The University of Surrey has won an unprecedented three Distributed Ledger Technology (DLT) bids with the Engineering and Physical Sciences Research Council (EPSRC).
The three uniquely interdisciplinary projects, two starting next month, will use technology to improve the effectiveness of eVoting, digital archives and the use of healthcare information.
Atti Emecz, University of Surrey’s Acting Vice-Provost Research and Innovation, said: “These projects will contribute to EPSRC’s Delivery Plan outcomes to support a more prosperous UK by working towards a more connected and healthy nation. The transformative uses of DLT offer huge potential and these awards allow us to work and develop on these.”
The first project, starting on 26 June for 18 months, is called ‘Co-operative Models for Evidence-based Healthcare Redistribution (CoMEHeRe)’ and involves £420,045 of funding. It aims to improve an individual’s personal healthcare by using and managing biometric information created by wearable devices.
The project will combine data from an individual’s wearable device with DLT (blockchains) and machine learning to securely store and access data to share with state and private healthcare providers to enable more targeted, personalised patterns of treatment.
The best known use of DLT currently is in Bitcoin, a form of digital currency that uses blockchain technology, a distributed ledger formed of unchangeable and digitally-recorded data stored in packages called blocks.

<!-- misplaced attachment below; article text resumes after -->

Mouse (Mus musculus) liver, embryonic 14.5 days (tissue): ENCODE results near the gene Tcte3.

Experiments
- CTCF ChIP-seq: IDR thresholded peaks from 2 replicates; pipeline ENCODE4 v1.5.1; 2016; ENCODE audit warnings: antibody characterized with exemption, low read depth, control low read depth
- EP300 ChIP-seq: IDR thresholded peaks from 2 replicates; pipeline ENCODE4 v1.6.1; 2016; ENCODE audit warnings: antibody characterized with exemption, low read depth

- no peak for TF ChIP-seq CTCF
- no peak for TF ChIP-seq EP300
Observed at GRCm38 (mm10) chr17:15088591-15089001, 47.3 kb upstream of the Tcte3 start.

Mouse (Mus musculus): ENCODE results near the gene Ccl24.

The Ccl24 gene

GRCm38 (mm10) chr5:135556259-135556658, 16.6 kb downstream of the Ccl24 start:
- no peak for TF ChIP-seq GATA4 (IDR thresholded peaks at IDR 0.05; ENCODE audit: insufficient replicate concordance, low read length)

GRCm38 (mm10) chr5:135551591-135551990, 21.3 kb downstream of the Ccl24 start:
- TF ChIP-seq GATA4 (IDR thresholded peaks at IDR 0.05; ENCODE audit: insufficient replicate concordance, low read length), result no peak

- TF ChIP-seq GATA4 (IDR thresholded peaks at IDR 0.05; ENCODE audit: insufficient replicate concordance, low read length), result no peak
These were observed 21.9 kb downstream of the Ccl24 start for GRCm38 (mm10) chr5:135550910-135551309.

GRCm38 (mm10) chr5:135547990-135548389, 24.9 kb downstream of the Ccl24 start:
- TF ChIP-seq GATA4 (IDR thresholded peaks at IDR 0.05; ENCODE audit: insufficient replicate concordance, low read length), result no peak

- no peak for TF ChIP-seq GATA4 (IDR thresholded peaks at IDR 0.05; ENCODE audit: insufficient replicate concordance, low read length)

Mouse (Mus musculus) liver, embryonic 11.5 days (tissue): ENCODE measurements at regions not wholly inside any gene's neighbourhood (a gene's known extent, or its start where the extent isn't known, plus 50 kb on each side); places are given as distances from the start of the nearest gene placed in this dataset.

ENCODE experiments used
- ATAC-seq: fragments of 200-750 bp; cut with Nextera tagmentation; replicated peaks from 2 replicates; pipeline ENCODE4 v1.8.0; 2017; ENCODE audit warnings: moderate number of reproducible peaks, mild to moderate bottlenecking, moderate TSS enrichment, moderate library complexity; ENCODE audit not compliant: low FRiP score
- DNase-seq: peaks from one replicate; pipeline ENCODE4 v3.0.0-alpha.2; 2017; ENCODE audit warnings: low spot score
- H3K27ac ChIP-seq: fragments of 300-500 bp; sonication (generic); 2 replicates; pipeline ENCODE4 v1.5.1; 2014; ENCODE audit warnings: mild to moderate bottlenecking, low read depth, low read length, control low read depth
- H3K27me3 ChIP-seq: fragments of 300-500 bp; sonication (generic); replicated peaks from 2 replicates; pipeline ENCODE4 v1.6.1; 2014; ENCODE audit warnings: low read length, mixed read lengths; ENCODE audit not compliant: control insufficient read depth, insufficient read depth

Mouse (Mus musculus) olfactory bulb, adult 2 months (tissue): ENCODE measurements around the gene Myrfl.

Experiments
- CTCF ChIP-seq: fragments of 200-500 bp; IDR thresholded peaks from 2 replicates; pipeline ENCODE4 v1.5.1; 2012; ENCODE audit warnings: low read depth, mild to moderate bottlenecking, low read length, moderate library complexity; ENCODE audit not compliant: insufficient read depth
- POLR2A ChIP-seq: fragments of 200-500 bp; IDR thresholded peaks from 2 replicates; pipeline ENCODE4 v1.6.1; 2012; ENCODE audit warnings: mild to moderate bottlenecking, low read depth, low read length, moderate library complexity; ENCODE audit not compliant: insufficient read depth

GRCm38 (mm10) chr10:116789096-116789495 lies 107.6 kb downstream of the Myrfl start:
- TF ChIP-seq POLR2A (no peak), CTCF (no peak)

The project, jointly run between Surrey Business School and the Centre for Vision Speech and Signal Processing (CVSSP), will be led by Professor Alan Brown, Head of the Department of Digital Economy and Professor of Entrepreneurship and Innovation at Surrey Business School.
The second project, titled ‘Trusted and Transparent Voting Systems’ (£240,653 funding received), will explore applications of DLT in voting and collective decision making. This will support more effective and trustworthy electronic voting in many different organisations.
The project, starting on 1 June for 24 months, is a collaboration between Surrey and King’s College London and led by Professor Steve Schneider, Director of Surrey Centre for Cyber Security (SCCS), and Associate Dean (Research and Enterprise).
Professor Schneider said: “This is an exciting new collaboration between political economists and computer scientists, focusing not only on the development of new technology, but also on exploring the positive impact and new opportunities.”
The third project, currently in operation, is titled ‘ARCHANGEL – Trusted Archives of Digital Public Records’ (£487,428 funding received). It will work with the UK’s National Archives and Tim Berners-Lee’s Open Data Institute, developing cutting-edge technology to ensure the long-term sustainability of digital archives. This will safeguard their content, by protecting them from degradation or tampering, and to and ensure open access to digital public archives.
Led by Dr John Collomosse, a Senior Lecturer in Computer Vision at CVSSP, this 18 month socio-technical feasibility study will co-create and evaluate a novel prototype DLT service with end-users. ARCHANGEL will determine how archival practices, sustainable models and public attitudes could evolve in the presence of a trusted decentralised technology to prove content integrity.